WHY CAN'T WE BE FRIENDS?
Despite denials by his staff, Vermont Sen. Jim Jeffords did approach several colleagues in the Republican Senate Caucus about returning to the fold. According to several Republican Senate leadership sources, Jeffords himself floated the idea to Rhode Island Sen. Lincoln Chafee and to Maine Sen. Olympia Snowe in the aftermath of the Republicans' regaining control of the Senate.
"It wasn't a half-joking conversation," says a Senate leadership staffer. "The senators thought it serious enough to go to their caucus leaders and raise the issue. At that point it became a joke."
Soon to be Majority Leader Trent Lott found the possibility of a Jeffords return humorous, according the sources. "In fact as soon as we won Missouri and it was obvious we'd regain control, one of the first things we thought of was when Jeffords was going to come around looking to cut a deal for his committee chairmanship," says another Senate leadership aide, referring to Jeffords' role as head of the Senate Environment and Public Works Committee
The promise of that plum chairmanship was what sent Jeffords over to the dark side to begin with. And keeping it is ostensibly why Jeffords wants to come back. A few years ago, Republicans might have been willing to listen, but with hardliners like Mitch McConnell, Larry Craig and Rick Santorum gaining greater influence over the Republican caucus, it's doubtful many of his former fellow Republicans would be willing to forgive and forget the spectacle Jeffords created when he abandoned the GOP to vote with the Democrats last year.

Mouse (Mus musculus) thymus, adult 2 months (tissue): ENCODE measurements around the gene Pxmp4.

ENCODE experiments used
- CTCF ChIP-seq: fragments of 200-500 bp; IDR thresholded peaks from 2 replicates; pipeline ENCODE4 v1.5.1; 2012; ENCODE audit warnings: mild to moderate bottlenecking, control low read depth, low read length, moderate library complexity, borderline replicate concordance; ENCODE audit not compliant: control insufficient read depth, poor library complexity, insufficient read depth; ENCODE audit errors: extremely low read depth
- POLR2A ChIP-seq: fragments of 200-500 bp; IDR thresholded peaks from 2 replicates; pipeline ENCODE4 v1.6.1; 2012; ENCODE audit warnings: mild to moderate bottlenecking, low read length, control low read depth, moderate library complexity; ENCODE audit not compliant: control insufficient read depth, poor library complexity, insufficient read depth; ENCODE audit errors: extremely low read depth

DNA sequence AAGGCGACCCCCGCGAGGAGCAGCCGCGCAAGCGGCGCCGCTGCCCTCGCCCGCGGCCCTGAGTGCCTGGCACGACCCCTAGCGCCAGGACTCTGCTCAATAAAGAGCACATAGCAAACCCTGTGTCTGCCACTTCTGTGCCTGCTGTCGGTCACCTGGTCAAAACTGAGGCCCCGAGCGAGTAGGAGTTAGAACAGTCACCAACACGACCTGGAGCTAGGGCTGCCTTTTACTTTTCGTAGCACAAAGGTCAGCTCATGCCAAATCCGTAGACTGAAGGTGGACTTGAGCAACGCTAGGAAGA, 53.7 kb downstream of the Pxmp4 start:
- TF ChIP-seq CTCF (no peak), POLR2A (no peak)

When Rahm Emanuel showed up in Washington as a special assistant to President Bill Clinton, he put off many of Clinton's own staffers because of his brash and overconfident manner. "He was an a--hole, but a competent a--hole," says a Clinton staffer.
Emanuel is apparently proving no different his the second time around now that he's been elected to the House. The Chicago native was swept into office to hold the seat formerly held by convicted felon Dan Rostenkowski. In fact he was one of the few Democratic candidates who had Bill Clinton campaign for him and didn't end up losing (which would have taken some doing in his thoroughly Democratic district). And on the basis of that victory and his experience in the White House and on Capitol Hill, Emanuel is looking for a leadership slot in the upcoming congressional session.
According to several Democratic staffers, Emanuel has told incoming minority leader Nancy Pelosi that he'd like to be considered to lead the Democratic Congressional Campaign Committee, the position that helps recruit prospective candidate, fundraises for them and helps the campaigns shape policy and message.
"Only a guy like Emanuel would have the chutzpah to pull something like this," says a Democratic House member. "And you know what? It might not be a bad idea. Who else have we got? If he can bring us a fresh set of recruits who will help us win, I'll learn to deal with his personality."
New York Rep. Nita Lowey served as DCCC head last time around and was by all accounts a disaster. Rep. Martin Frost previously held the position and he's looking for something to do now that he's out of leadership. Rep. Ed Markey is said to be a finalist for the job now, along with Rep. Bill Jefferson. As reported here yesterday, both are ultra-liberal -- no less so than Rahm Emanuel.
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